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Paint Fox, The Beach (Read 4376 times)
Jul 30th, 2006 at 8:25pm

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Color is Everything!
Makawao,  Maui, USA, HI

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As the mercury approached 100, I sat at this computer, sweat dripping down my legs.  "I'm renting an air-conditioned car", I announced.

Tuesday morning Blair picked up the car.  I loaded my paints, three days of clothes, and a sweater (for good measure).  Something was wrong.   "This car is NOT air-conditioned", we told Hertz.  After verification by two polyester-clad clerks, they awarded us a new, bigger vehicle.

New friends had invited us to visit them at their house on the beach.   I am careful not to impose, but this year the temptation was too great -- armed with apricot jam, six bottles of wine, six bottles of water, we showed up.

We drove North, past Rouen (34 degrees, Celsius), by Caen (37 degrees), and as we saw the sign for Mont St. Michel it started to cloud up.  The temperature plunged fifteen degrees beneath a sky of thunder and lightening.  I was never so happy to see rain.

Our room looked out over the beach.  The water came up to the walkway beneath our window, at high tide.  At low tide, the water was a good 1/4 mile away.  Nearby St. Malo has nearly the biggest tide differential in the world.  While we were there, high tide was nearly 18 feet.  There are times it is closer to 40.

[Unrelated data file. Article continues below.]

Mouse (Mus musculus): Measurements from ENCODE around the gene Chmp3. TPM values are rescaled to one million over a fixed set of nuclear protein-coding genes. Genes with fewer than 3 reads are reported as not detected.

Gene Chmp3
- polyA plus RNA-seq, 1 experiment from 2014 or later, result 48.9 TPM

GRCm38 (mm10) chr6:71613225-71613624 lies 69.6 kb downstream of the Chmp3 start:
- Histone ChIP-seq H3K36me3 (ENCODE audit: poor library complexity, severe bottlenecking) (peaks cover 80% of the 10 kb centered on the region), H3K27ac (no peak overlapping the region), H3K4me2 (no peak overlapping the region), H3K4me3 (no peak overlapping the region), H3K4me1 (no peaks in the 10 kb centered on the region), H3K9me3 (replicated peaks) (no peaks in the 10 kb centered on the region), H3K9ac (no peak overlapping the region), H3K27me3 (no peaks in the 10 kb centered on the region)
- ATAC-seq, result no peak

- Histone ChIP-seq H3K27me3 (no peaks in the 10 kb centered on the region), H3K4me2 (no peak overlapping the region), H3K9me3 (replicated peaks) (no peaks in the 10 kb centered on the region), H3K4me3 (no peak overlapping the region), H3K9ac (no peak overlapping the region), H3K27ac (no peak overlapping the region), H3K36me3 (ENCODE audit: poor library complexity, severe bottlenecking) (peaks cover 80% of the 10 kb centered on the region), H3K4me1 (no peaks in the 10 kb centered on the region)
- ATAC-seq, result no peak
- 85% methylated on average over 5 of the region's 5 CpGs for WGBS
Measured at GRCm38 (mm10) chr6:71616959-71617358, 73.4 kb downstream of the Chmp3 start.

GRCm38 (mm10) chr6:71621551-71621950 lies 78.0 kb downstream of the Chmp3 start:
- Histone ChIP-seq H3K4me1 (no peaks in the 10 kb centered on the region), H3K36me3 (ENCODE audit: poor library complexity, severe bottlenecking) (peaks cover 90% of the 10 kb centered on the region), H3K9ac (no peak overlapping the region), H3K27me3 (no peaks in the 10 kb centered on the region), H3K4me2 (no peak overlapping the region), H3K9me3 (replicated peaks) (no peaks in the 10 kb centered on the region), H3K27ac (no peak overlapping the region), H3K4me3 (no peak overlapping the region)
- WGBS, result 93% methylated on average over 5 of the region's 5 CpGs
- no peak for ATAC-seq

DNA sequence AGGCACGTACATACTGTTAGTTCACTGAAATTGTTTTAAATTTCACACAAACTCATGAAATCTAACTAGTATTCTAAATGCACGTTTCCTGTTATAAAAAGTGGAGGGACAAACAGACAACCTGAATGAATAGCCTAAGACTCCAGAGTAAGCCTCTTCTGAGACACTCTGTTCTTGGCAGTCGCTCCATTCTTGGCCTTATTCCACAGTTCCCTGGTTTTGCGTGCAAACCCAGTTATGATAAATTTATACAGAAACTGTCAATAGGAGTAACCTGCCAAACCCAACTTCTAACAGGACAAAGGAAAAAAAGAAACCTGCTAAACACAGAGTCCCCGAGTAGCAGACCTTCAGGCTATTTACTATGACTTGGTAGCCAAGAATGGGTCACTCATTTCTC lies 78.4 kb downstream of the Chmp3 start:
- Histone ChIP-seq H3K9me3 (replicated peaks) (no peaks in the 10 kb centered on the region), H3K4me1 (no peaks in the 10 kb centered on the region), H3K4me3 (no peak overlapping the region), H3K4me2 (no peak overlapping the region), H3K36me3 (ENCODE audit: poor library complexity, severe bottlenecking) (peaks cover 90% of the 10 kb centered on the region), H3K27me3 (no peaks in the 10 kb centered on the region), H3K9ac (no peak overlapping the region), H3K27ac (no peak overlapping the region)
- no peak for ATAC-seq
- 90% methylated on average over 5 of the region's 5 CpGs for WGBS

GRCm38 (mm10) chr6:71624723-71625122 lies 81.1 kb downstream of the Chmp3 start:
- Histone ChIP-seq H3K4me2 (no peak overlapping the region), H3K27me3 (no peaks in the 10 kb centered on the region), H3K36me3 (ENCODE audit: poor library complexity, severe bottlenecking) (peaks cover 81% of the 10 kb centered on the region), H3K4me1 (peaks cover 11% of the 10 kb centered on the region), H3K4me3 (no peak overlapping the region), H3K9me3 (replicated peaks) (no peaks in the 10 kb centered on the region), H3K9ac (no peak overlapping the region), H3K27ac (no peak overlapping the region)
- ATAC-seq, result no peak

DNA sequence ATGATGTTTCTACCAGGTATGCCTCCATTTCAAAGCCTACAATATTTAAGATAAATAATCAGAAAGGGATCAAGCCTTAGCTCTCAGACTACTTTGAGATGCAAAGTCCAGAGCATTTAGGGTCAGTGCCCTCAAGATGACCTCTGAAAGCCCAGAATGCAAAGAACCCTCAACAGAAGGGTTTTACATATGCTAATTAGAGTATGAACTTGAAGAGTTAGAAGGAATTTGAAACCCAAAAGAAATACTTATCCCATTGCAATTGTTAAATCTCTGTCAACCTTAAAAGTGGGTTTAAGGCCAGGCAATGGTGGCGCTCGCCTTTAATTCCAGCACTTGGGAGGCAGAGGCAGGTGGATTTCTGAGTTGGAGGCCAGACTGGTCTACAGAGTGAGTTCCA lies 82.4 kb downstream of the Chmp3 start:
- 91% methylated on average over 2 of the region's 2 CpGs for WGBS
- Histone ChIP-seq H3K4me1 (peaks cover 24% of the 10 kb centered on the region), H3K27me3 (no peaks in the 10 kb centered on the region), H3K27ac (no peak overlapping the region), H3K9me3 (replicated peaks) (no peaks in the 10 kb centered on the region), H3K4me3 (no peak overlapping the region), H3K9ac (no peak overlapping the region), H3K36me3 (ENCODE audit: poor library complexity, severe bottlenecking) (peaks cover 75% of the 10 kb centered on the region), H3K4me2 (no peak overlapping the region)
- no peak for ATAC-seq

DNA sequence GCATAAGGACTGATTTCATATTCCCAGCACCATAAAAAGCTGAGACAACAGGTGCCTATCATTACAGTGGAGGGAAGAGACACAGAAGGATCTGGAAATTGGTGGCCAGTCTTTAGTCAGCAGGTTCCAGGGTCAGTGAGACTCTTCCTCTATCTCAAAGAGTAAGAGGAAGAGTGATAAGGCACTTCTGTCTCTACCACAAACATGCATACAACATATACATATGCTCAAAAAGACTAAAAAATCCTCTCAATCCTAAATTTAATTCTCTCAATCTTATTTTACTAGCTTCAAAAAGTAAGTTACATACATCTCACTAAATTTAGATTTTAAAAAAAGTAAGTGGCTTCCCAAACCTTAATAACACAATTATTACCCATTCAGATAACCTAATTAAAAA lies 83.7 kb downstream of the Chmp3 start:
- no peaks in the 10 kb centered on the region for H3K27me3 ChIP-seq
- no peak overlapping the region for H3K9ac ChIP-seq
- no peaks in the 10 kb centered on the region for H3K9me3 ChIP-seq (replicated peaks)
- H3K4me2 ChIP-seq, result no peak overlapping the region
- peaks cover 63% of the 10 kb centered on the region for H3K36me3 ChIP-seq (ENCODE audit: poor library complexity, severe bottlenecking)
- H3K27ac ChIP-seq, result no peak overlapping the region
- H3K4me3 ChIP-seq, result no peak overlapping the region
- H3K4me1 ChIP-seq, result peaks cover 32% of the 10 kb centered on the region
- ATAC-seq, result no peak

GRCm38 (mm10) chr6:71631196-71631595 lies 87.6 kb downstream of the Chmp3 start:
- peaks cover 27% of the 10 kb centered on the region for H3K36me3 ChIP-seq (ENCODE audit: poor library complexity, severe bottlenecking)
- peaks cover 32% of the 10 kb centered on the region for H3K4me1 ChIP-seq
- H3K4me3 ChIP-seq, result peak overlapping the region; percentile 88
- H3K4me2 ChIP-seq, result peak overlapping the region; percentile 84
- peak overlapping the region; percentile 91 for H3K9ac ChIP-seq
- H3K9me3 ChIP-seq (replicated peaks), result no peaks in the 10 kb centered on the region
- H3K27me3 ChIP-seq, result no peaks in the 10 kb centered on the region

At 70-something degrees, shorts seemed skimpy.  This wasn't Nice, after all.  Clouds came and went, in that Brittany way.  I translated the adage into French:  red sky at night, sailors delight.  The night before we left the sky turned pink.

We visited Dinard, and took the ferry to St. Malo.  A big old wooden boat traversed the mouth of the Rance river in just twenty minutes.

St. Malo was badly damaged by WWII, and then reconstructed back to its 14th century (and earlier) roots.  There is a big concrete swimming pool which fills at high tide, and then is left brimming, on dry land, at low tide.  It is full of children.

St. Malo is surrounded by ramparts.  It is possible to walk around the entire city, looking out a forts with names like "little be" and "big be".  Vauban, the great fortress architect, had a hand here.  Corsaires and pirates launched from St. Malo's docks.  Jacques Cartier, of St. Lawrence seaway fame, was born in St. Malo.

Every year I write about what difficulty I have with vacation.  My puritan origins rear their head as I consider my trip.  This year was a little better.  I painted four pictures on the first day, and made a dinner for everyone on the second.  We left on day three, keeping in mind Benjamin Franklin's quote about guests and fish.  And I made it.

Laurie (painting and text) and Blair PESSEMIER
"The Beach"  acrylic on canvas  16 x 23.5 inches
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